Wyoming, Florida, and Indiana rank among the ten best states for taxes on business, while companies in states like New York, New Jersey and California must struggle with the worst tax codes in the country, according to the newest edition of the Tax Foundation’s State Business Tax Climate Index.
Several states have moved in the rankings since last year, with Texas dropping out of the top ten for the first time, landing at No. 11, and Virginia and Kentucky both falling three places to No. 26 and No. 27, respectively. On the positive side, Arizona climbed five ranks to No. 22 and Kansas shot up six spots to No. 20. Several other states also saw smaller changes.
“The states that lost ground this year usually did so because they changed policy in a way that makes the tax code more complex, burdensome, or economically harmful,” said Tax Foundation economist Scott Drenkard. “By contrast, the states that improved did so because they are moved closer to a tax code that collects revenue without unnecessarily distorting business decisions. Their tax codes became more neutral.”
The State Business Tax Climate Index, now in its 10th edition, collects data on over a hundred tax provisions for each state and synthesizes them into a single, easy-to-use score. The states are then compared against each other, so that each state’s ranking is relative to actual policies in place in other states around the country. A state’s ranking can rise or fall significantly based not just on its own actions, but on the changes or reforms made by other states.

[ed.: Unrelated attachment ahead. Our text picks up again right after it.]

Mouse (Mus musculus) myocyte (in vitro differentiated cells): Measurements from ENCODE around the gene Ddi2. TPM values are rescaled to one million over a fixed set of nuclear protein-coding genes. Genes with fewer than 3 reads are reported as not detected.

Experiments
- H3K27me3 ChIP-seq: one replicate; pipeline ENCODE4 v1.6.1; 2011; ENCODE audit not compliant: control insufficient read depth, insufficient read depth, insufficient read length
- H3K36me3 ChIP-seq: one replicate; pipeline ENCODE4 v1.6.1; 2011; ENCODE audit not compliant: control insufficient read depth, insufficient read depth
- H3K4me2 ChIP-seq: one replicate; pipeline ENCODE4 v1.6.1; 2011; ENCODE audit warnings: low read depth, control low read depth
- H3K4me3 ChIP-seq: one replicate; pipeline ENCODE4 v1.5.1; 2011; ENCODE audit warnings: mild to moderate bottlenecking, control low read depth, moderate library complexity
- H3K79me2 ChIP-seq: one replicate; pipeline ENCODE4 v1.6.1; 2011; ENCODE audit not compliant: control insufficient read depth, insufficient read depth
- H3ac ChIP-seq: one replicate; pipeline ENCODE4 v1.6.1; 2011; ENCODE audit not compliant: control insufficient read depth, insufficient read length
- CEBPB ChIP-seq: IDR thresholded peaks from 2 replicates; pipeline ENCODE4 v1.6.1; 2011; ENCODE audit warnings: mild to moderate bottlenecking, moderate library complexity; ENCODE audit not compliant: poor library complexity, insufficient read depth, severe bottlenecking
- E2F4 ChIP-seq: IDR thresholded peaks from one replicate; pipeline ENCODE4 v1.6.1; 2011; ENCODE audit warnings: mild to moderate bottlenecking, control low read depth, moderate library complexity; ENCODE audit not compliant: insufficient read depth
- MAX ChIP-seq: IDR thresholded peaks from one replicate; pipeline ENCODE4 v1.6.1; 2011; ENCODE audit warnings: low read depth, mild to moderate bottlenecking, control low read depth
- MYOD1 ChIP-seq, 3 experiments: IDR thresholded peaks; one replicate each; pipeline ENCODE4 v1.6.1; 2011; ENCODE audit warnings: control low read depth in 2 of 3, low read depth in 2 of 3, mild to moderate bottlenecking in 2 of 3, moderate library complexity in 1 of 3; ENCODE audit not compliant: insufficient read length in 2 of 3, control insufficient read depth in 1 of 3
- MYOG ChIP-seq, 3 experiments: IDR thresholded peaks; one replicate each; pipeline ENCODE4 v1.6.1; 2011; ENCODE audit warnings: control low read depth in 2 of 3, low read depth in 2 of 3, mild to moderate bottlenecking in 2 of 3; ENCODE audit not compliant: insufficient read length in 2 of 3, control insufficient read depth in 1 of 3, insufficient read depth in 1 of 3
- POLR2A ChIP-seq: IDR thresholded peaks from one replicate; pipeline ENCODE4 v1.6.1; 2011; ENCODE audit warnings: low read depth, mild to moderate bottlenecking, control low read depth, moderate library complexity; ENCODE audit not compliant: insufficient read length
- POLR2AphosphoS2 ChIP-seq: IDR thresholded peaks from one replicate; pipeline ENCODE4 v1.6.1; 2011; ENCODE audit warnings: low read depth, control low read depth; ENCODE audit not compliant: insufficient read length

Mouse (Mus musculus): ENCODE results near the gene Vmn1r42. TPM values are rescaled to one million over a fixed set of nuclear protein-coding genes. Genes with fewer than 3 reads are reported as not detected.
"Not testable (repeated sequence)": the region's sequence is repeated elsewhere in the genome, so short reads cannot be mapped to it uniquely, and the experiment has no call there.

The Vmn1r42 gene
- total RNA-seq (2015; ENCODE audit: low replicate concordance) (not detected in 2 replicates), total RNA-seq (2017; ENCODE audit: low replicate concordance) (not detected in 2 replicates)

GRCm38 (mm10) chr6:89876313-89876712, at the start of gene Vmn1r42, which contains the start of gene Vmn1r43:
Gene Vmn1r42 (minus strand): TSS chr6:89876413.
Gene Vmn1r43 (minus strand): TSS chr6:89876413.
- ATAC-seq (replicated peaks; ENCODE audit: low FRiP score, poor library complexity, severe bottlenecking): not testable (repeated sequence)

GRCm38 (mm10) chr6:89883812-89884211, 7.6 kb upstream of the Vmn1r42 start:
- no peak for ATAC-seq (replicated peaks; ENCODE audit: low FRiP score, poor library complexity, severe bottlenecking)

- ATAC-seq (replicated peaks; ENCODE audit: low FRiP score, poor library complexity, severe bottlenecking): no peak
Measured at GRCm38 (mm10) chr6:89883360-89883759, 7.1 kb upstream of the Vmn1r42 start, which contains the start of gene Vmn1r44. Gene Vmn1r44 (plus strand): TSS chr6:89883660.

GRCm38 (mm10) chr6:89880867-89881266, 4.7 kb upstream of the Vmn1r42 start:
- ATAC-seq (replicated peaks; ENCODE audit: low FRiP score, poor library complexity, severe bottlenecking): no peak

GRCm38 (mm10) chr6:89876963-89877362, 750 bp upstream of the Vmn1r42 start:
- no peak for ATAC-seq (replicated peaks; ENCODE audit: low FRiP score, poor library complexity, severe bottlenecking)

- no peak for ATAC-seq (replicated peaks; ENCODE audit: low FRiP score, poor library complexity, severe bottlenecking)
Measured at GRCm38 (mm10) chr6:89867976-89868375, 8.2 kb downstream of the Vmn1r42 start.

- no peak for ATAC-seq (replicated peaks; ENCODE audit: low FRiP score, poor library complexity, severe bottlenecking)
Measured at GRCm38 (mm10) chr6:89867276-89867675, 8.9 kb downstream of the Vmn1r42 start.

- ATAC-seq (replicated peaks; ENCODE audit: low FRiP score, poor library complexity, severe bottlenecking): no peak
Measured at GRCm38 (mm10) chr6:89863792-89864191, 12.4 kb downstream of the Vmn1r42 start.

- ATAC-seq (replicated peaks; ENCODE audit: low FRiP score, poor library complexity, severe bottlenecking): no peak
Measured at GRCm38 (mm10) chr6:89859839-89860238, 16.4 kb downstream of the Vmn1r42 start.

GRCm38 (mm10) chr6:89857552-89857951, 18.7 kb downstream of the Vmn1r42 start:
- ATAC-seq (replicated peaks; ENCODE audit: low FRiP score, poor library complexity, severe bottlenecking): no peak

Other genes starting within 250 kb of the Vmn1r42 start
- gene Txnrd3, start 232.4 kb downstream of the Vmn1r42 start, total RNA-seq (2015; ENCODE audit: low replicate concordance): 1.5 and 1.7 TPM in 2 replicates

The top 10 states in 2014 are Wyoming (#1), South Dakota (#2), Nevada (#3), Alaska (#4), Florida (#5), Washington (#6), Montana (#7), New Hampshire (#8), Utah (#9) and Indiana (#10).
The 10 lowest ranked states in 2014 are Maryland (#41), Connecticut (#42), Wisconsin (#43), North Carolina (#44), Vermont (#45), Rhode Island (#46), Minnesota (#47), California (#48), New Jersey (#49) and New York (#50).
“The goal of the State Business Tax Climate Index is to start a conversation with policymakers about how their states fare against the rest of the country,” said Drenkard. “With this report, we’re asking: ‘how well is your tax code structured? Are businesses in your state spending too much time complying with onerous tax provisions? Are you double taxing things you shouldn’t?’”
Tax Foundation Background Paper No. 68, “2014 State Business Tax Climate Index” by Scott Drenkard and Joseph Henchman is available online.